Thus, all the objectives of this thesis are reached. In addition, contributions 1, 2, and 5 answer the first research question stated in Chapter 1: " How may autonomous agents participate in conversations in a flexible way? " Contribution 3 answers the second research question: " How can we unify pragmatic and semantic approaches and how can the link between pragmatics and semantics be established in such an approach? " Finally, contributions 4 and 5 answer the third research question: " How can we formally specify and verify the agent communication mechanisms? "

As future work we intend:

1- To use our unified framework to specify other sophisticated protocols according to Walton and Krabbe’s classification. Because this framework is based on a commitment and argument approach, the dialogue types in this dialectical-based classification can be supported. An important result of this work is to explain and formalize the shift between these different dialogue types during a conversation. The idea is to define a general dialogue-game protocol combining the different protocols (the combined protocol). The rules defining the dialectical shifts can be expressed in a logical language extending the one we proposed in Chapter 8. The implementation of such a protocol can be done using the same logic-programming and agent-oriented paradigm that we used for the persuasion dialogue game.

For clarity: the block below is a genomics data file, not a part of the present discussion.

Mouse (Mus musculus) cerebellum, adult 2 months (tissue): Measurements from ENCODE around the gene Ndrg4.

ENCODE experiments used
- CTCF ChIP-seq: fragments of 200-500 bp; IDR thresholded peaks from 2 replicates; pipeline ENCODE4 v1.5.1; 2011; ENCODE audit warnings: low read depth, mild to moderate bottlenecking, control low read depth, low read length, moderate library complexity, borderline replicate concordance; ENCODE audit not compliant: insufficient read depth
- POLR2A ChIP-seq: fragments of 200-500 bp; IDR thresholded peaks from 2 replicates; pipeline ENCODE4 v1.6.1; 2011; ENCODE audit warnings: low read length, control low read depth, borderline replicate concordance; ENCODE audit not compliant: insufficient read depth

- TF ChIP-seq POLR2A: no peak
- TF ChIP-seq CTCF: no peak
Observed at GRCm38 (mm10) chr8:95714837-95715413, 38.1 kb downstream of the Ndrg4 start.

2- To define an operational and a denotational semantics for the different protocols and for the combined protocol. The operational semantics constitutes a means to formally derive the computation steps of the protocols. The denotational semantics provides a tool for specifying the compositionality of these protocols.

3- To implement and evaluate the model checking technique proposed in Chapter 8. The ABTA for DCTL*CAN will be implemented in the Concurrency WorkBench of the New Century CWB-NC verification tool (Cleaveland and Sims, 1996). The ABTA manipulation procedure will be implemented in Standard ML. This work will be done in collaboration with Rance Cleaveland from State University of New York at Stony Brook.

4- To define a model checking technique for all the logic proposed in Chapter 7. The tableau technique proposed in Chapter 8 can be improved to support the complete version of the logic.

5- To explore other argumentation models, particularly Toulmin’s model (1958) that is widely cited in the philosophy of argumentation, but still unexplored in the domain of agent communication.

© Jamal Bentahar, 2005